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Body dissatisfaction, internalized weight bias and quality of life in young men and women

  • Terry Purton
  • Jonathan MondEmail author
  • David Cicero
  • Allison Wagner
  • Emily Stefano
  • Devin Rand-Giovannetti
  • Janet Latner
Article

Abstract

Purpose

We examined the relative importance of body dissatisfaction (BD) and internalized weight bias (IWB) in accounting for variance in quality of life (QoL) impairment in an ethnically diverse sample of college students (n = 630) and potential moderation of these associations by sex.

Methods

Participants completed an online survey that included established measures of BD, IWB and QoL. Regression models were used to examine the relative contributions of BD and IWB in accounting for variance in physical and mental QoL impairment.

Results

BD and IWB were highly correlated with bivariate analysis in both women (r = .76) and men (r = .60). In multivariable analysis, IWB was found to be associated with both physical (b = − 1.33, 95% CI − 1.93, − 0.72) and mental (b = − 2.58, 95% CI − 3.45, − 1.72) QoL impairment, whilst BD was not associated with impairment in either physical (b = − 0.29, 95% CI − 0.68, 0.09) or mental (b = − 0.48, 95% CI − 1.03, 0.07) QoL. While levels of both BD and IWB were higher for women than for men, sex did not moderate the association between either BD or IWB and either physical or mental QoL.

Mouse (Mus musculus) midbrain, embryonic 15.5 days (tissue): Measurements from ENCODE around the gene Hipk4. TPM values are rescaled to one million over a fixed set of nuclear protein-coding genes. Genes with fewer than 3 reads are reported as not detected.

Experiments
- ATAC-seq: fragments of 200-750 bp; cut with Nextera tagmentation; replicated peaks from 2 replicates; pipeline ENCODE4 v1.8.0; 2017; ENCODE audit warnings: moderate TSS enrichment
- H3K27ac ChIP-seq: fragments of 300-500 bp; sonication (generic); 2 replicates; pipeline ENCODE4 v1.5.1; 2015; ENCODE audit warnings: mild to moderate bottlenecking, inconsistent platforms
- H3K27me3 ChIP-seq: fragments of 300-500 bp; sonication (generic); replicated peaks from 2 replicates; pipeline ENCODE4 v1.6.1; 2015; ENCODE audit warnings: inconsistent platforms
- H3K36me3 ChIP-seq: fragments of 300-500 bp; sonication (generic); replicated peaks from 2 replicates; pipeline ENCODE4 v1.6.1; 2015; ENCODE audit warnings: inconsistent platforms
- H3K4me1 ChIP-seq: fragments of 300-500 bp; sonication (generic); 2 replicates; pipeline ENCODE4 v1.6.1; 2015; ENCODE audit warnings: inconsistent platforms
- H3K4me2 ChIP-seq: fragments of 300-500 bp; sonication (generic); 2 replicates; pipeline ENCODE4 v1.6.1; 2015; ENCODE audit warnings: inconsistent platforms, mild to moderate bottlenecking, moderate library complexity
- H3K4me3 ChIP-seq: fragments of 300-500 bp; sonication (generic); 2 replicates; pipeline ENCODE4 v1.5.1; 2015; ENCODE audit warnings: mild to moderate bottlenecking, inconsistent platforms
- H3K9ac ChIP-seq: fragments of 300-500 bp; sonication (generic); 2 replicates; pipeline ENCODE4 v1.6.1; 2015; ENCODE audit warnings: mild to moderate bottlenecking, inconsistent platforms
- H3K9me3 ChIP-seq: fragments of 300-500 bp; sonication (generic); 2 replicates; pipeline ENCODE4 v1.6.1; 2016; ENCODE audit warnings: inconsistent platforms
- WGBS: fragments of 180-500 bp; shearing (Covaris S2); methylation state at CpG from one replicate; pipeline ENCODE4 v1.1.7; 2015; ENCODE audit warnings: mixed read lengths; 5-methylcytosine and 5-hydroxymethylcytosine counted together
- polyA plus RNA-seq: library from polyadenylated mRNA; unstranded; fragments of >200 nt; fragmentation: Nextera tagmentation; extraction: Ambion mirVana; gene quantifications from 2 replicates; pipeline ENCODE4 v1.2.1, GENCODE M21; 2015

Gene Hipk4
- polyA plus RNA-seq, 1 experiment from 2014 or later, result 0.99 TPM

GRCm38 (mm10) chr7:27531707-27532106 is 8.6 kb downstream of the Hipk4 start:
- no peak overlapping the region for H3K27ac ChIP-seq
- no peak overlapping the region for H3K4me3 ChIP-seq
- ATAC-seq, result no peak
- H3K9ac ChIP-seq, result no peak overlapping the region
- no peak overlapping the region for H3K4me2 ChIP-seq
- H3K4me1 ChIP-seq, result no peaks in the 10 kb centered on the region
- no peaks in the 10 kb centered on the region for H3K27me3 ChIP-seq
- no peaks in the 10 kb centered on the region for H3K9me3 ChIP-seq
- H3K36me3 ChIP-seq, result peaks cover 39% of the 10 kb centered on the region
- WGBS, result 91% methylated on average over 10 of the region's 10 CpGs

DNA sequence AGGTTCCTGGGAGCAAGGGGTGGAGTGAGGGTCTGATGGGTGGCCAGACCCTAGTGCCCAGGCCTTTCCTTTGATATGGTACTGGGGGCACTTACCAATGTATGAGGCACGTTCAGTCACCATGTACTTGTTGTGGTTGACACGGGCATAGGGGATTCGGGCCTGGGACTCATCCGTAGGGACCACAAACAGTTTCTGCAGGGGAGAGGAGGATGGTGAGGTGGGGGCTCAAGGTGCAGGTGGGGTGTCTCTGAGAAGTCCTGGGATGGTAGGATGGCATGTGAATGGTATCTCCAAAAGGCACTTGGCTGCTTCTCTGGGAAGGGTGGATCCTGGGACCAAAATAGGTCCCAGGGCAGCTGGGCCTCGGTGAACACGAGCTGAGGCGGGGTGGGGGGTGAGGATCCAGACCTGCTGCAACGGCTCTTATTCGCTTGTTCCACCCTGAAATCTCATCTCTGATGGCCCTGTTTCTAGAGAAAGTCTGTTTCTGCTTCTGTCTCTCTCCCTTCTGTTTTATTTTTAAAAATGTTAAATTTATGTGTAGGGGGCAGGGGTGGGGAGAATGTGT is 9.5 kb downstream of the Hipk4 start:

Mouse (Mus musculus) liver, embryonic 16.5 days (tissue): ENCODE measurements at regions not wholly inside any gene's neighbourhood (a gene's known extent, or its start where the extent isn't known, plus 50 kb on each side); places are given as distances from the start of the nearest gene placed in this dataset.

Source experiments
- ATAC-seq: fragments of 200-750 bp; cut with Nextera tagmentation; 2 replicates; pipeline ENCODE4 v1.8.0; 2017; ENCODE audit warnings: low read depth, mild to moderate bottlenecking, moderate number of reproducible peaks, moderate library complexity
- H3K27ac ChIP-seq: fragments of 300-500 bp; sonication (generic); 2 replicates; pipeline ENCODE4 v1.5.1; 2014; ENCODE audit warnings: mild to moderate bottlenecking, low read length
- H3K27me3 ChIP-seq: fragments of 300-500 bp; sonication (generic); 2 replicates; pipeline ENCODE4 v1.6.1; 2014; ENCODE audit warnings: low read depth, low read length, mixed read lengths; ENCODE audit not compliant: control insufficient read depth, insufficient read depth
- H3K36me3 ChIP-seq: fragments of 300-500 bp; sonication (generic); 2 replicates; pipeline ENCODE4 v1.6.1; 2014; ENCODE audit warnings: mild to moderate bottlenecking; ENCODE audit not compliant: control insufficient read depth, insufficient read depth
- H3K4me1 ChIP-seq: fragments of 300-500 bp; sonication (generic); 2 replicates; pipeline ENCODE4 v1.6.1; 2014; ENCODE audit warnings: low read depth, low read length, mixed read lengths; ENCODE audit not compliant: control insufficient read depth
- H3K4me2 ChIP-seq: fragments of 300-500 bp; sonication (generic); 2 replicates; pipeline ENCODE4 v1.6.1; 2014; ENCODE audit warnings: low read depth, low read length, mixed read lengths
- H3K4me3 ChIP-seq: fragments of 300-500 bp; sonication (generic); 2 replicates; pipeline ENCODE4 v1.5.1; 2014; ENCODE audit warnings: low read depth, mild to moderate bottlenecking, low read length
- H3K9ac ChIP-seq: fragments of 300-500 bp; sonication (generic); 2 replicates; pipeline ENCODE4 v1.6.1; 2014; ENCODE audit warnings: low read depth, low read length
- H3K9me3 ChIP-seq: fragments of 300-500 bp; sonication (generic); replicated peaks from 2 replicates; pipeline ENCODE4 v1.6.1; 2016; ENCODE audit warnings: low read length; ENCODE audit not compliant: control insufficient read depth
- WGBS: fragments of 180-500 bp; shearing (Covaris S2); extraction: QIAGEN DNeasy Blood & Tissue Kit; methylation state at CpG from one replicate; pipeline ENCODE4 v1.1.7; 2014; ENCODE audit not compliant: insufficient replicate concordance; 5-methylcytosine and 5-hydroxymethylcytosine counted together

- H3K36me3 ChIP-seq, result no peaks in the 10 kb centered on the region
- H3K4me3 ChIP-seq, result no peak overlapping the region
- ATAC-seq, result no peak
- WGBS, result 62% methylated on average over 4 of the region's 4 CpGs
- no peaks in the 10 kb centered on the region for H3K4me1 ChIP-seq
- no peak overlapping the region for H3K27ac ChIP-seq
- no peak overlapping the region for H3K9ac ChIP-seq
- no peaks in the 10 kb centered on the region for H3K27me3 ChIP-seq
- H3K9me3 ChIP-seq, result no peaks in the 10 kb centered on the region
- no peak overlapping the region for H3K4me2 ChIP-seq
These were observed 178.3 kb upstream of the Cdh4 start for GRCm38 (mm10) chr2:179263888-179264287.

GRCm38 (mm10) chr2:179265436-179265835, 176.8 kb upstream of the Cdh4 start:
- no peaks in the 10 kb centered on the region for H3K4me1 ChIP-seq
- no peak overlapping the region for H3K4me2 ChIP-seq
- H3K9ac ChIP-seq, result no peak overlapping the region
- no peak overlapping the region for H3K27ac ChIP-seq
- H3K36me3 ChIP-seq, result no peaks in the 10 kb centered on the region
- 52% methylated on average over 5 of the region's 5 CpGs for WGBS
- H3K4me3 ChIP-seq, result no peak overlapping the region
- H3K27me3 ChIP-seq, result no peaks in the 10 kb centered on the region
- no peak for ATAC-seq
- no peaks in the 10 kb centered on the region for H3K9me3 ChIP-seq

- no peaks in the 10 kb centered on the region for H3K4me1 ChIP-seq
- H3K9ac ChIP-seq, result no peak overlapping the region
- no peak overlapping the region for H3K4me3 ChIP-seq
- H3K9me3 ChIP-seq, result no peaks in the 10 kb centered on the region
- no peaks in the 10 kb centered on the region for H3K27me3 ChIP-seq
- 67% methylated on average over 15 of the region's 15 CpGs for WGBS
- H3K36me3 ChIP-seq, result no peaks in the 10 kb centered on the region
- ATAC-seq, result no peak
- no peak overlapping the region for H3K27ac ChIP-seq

Conclusions

The findings support the view that IWB warrants greater attention in interventions seeking to reduce the adverse impact of BD in both women and men and both normal-weight and overweight individuals.

Keywords

Body image Weight-related discrimination Quality of life Sex differences 

Notes

Compliance with ethical standards

Conflict of interest

The authors declare that they have no conflict of interest.

Ethical approval

All procedures performed in studies involving human participants were in accordance with the ethical standards of the institutional and/or national research committee and with the 1964 Helsinki Declaration and its later amendments or comparable ethical standards.

Informed consent

Informed consent was obtained from all individual participants included in the study.

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Copyright information

© Springer Nature Switzerland AG 2019

Authors and Affiliations

  1. 1.Centre for Rural Health, College of Health and MedicineUniversity of TasmaniaLauncestonAustralia
  2. 2.School of MedicineWestern Sydney UniversitySydneyAustralia
  3. 3.Department of PsychologyUniversity of HawaiiHonoluluUSA

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